Ageism: Coined by Robert Neil Butler in the late 1960s, ageism refers to the practice of discriminating against people because of their age and treating them according to stereotypes. In practice, this might mean telling an older person that they might prefer to sit on the sidelines during a game of basketball, as they’re too advanced in their years to keep up.  

Ally: An ally is a person who recognizes that they are the recipient of unearned privilege and instead of relying on that privilege to perpetuate oppression, acts to end privilege and uplift those with none (see privilege, below). Traditional examples of allies include those who are light-skinned, male, European, and middle to upper class. The term ally is contextual, meaning that a heterosexual male is an ally to a lower-class, light-skinned woman, but a lower-class, light-skinned woman is an ally to a lower class, dark-skinned woman.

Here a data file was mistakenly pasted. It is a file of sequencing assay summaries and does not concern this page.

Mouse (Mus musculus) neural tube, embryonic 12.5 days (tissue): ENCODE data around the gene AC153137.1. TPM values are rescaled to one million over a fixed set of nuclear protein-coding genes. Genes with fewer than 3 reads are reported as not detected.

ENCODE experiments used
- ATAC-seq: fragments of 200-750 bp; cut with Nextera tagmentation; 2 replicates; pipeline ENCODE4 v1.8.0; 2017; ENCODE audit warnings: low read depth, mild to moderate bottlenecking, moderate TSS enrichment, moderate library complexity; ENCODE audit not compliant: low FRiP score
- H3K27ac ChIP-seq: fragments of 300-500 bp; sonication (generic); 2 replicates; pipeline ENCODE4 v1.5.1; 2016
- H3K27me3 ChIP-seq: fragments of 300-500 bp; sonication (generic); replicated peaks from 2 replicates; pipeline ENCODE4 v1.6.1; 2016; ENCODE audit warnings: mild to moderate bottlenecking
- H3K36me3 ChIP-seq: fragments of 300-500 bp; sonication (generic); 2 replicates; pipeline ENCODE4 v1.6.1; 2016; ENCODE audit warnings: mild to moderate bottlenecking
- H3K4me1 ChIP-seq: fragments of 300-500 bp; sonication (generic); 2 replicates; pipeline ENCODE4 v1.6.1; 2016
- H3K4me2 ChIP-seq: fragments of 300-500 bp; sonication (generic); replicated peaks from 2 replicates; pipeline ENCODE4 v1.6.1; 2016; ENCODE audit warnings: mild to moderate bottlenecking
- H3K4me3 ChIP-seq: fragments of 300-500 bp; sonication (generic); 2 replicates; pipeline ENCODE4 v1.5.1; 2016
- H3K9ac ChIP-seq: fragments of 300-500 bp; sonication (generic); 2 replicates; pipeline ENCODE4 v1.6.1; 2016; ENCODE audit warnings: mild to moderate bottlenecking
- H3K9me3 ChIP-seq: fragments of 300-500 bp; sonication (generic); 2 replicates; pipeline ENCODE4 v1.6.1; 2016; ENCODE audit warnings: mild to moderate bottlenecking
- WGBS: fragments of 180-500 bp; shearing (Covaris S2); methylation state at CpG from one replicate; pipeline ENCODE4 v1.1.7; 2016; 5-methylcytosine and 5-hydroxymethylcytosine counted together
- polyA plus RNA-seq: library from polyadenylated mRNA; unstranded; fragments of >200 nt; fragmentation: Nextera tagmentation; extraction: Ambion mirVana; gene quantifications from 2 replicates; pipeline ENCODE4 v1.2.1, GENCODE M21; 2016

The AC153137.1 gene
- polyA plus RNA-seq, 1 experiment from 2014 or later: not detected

Birth Assigned Sex: A modern, less offensive alternative to phrases like “biological sex.” Many transgender people prefer this because “biological sex” perniciously suggests that their gender is less natural than those of cisgendered people (see cisgendered, below).

Bodies: Sometimes used as a replacement for people, especially when in conjunction with “space.” For example, instead of “This frat house isn’t safe for black people,” activists may use “this is not a safe space for black bodies.”